Shannon pulled her mind from the memory and turned back to the coffee pot. It had just finished brewing when Paul walked in and dropped two envelopes on the counter. She picked one up, opening it to see tickets for the state fair. She set it back down and picked up the other, feeling her heart drop to her toes as she read the words on the ticket. Frowning, she glanced up at him, reading the aggressive stance and belligerent expression.
“What are these for? I thought you didn’t want to see these guys. Why did you buy all these if we aren’t going?”
Shannon looked at Paul as he stood glaring at her, and realized he was a complete stranger. He was not the man she had married, certainly was not a man she wanted to love anymore. She knew he had killed the love she felt a long time ago, and searched through her heart for any feelings at all other than disgust and bitterness. There were none, and that fact scared her. How have we come to this? The question twisted her heart with anguish, making her fingers shake as she gripped the concert tickets.
“We didn’t talk about this show.“
Shannon looked at him, eyes narrowed. “Yes, we did. We discussed this more than once, and Randy and I both said we wanted to go. You said you didn’t.” The anger was building, making her voice sound tight and severely controlled. “Why did you buy these after you told us you didn’t want to go?”
“I must have forgotten that you said you wanted to go. I’m going with some of the girls from work.”
Shannon could only stand and stare at him for a minute.
“You did not forget. You deliberately lied to us, keeping us from seeing what we wanted, just so that you could go with the girls you work with.”
The rage that was swirling through her made her shake with its intensity. She pressed her fingertips to her stinging eyes and, walking away from him, sank onto the couch. Where had she gone wrong?
“Shannon, I’m sorry.”
She turned and looked at the man she had been married to for almost twenty years. As she studied the face that had once meant the world to her, the futility of it all washed over her, making her infinitely sad.
“That’s always your answer for everything, isn’t it? For the past twenty years you’ve gone and done anything and everything you’ve wanted, not caring who got hurt. As long as you wanted to do it, you didn’t care whether it was right, or wrong, or anything else.”
She looked at him in bewilderment, still unable to figure out why he thought the way he did. “And I always let it go, hoping each time that it would be different, but it never was. You just kept on plowing over anyone you thought was going to keep you from doing just what you wanted, including me … especially me. And when your lies didn’t work, you fell back on the I’m-sorry-speech, figuring that I was too blind and too stupid and would forgive you anything.” She sighed. “And then you wonder why I can’t trust you anymore, and why I don’t like you anymore.”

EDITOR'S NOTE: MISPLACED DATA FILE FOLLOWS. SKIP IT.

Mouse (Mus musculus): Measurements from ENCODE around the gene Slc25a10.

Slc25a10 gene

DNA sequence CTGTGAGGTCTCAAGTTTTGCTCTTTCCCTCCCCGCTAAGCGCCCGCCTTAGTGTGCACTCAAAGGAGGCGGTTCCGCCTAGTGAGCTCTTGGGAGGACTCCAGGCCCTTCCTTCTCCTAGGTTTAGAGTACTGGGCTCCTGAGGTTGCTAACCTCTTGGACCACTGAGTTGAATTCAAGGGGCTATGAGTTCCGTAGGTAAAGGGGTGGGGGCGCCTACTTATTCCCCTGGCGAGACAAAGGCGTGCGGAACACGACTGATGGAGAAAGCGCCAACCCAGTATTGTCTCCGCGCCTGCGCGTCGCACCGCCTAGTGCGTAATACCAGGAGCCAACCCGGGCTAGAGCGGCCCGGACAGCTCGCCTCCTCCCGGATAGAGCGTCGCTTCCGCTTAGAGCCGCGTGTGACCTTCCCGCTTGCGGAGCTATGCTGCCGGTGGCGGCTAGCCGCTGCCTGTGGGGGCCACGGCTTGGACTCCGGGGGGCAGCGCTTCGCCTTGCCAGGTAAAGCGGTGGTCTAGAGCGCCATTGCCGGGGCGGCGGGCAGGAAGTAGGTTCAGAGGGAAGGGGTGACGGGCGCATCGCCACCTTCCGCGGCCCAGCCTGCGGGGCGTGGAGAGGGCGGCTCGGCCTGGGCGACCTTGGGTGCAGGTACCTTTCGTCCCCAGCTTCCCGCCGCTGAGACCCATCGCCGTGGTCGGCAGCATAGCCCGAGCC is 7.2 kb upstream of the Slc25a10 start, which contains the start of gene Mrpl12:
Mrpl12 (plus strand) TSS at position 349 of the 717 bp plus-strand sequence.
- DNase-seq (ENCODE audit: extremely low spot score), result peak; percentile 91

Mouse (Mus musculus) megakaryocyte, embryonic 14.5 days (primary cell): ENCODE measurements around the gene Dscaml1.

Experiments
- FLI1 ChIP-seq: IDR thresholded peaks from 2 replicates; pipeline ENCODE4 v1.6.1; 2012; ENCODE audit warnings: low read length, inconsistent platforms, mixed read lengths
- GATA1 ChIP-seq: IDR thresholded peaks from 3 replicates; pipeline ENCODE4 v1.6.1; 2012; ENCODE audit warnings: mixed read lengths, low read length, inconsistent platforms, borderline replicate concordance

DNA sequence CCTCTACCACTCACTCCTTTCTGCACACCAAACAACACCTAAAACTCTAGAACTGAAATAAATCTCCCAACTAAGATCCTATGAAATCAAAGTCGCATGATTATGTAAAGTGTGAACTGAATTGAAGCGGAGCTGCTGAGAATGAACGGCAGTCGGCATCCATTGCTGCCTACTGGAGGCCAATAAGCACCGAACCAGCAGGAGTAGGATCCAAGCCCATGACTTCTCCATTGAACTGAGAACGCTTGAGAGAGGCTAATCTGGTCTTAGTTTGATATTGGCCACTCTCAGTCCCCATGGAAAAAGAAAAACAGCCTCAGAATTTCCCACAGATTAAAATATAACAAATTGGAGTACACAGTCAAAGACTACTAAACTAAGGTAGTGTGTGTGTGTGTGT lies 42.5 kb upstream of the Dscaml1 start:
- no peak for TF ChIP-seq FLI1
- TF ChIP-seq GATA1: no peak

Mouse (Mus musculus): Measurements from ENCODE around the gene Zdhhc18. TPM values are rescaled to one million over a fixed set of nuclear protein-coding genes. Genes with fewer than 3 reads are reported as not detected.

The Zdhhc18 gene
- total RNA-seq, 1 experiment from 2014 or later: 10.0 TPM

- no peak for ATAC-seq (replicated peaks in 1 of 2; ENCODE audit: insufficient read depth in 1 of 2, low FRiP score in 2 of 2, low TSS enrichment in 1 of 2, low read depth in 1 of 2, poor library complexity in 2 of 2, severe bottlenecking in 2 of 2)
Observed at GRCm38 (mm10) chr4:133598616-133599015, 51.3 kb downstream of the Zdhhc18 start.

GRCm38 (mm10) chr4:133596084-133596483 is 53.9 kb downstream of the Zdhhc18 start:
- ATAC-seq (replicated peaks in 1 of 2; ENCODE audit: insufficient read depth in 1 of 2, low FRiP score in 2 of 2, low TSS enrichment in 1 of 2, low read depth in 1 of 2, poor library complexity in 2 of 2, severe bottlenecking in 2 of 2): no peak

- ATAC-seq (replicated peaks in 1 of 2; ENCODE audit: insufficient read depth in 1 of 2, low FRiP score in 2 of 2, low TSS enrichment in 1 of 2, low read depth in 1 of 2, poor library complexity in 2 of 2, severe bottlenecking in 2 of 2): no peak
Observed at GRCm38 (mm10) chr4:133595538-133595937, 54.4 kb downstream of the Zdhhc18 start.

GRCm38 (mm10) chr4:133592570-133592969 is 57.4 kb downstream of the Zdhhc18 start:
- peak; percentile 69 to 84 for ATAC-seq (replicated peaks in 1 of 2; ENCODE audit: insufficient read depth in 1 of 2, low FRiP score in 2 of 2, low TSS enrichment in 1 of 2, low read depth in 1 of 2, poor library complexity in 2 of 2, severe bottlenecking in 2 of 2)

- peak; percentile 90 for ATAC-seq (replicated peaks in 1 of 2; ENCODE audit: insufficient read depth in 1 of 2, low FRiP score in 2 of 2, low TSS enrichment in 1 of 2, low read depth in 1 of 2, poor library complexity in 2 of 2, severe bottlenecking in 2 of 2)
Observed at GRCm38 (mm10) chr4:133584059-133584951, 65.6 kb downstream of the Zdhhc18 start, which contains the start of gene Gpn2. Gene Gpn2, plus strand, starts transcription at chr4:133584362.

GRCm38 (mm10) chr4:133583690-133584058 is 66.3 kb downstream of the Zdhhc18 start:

Needing to get away, Shannon stood and walked around him. As she reached the door, his voice stopped her.
“I said I was sorry.”
Shannon turned to look at him, struggling with the urge to cry.
“Well sorry just don’t cut it anymore.”
* * * * *
The weeks that followed were some of the worst Shannon had ever had to live through. If she thought Paul had been difficult before, it was nothing to his current nastiness. Thankfully, he had taken to spending less and less time at home. She wondered where he was at times, but was way past caring where he went or whom he was with.
It’s easier when he’s not here, she thought, wincing slightly.
A nagging headache tugged at her thoughts, making her wish she could lie down for a while before leaving for work. Going into the laundry room, she sorted out the clothes and turned on the washer. As she was loading the dirty clothes into the machine, she realized that Paul had not put his softball uniform in the hamper and would need it cleaned before his next game.
She went out and got his sports bag from his truck and carried it into the house. Setting it on the table, she unzipped it and pulled out the dirty uniform. As she always did, she stuffed her fingers into the pockets to empty them and came up with a piece of paper. The scent on it was not sweat and dirt, but perfume. And not her own. With shaking fingers, she unfolded it and studied the flowing handwriting.
The truth had been slapping her in the face for months now, her instincts had been screaming at her, keeping her in a constant state of turmoil with the knowledge that he was actually cheating on her. And now she had physical proof of his infidelity.
She ran her eyes over the monogrammed ‘K’ at the top of the page, and then skimmed down the handwritten message. With each word, Shannon felt the earth shift beneath her feet. She had been sure that Paul was having an affair, knew he was lying even as the denials left his mouth. But, other than seeing Kelly drive by their house, there had never been anything to actually prove it. Until now. Raising her eyes to the top of the perfumed sheet again, she reread the love letter once more:
“My Darling Paul, I just wanted to tell you again how much the other day meant to me.”
Shannon’s eyes burned as she absorbed the details of their time together. Her heart fell to her toes as she looked at the blatant invitation for another meeting, the written missive that spoke of everything she had been afraid of. “…Until then – your ever loving Kelly.”
Her eyes stopped at the end of the letter, as she sank into a chair and stared blankly at the cabinets on the opposite wall. She didn’t know why she was shocked, she had known all along. But to find this kind of proof after all this time seemed to have pulled the world out from under her.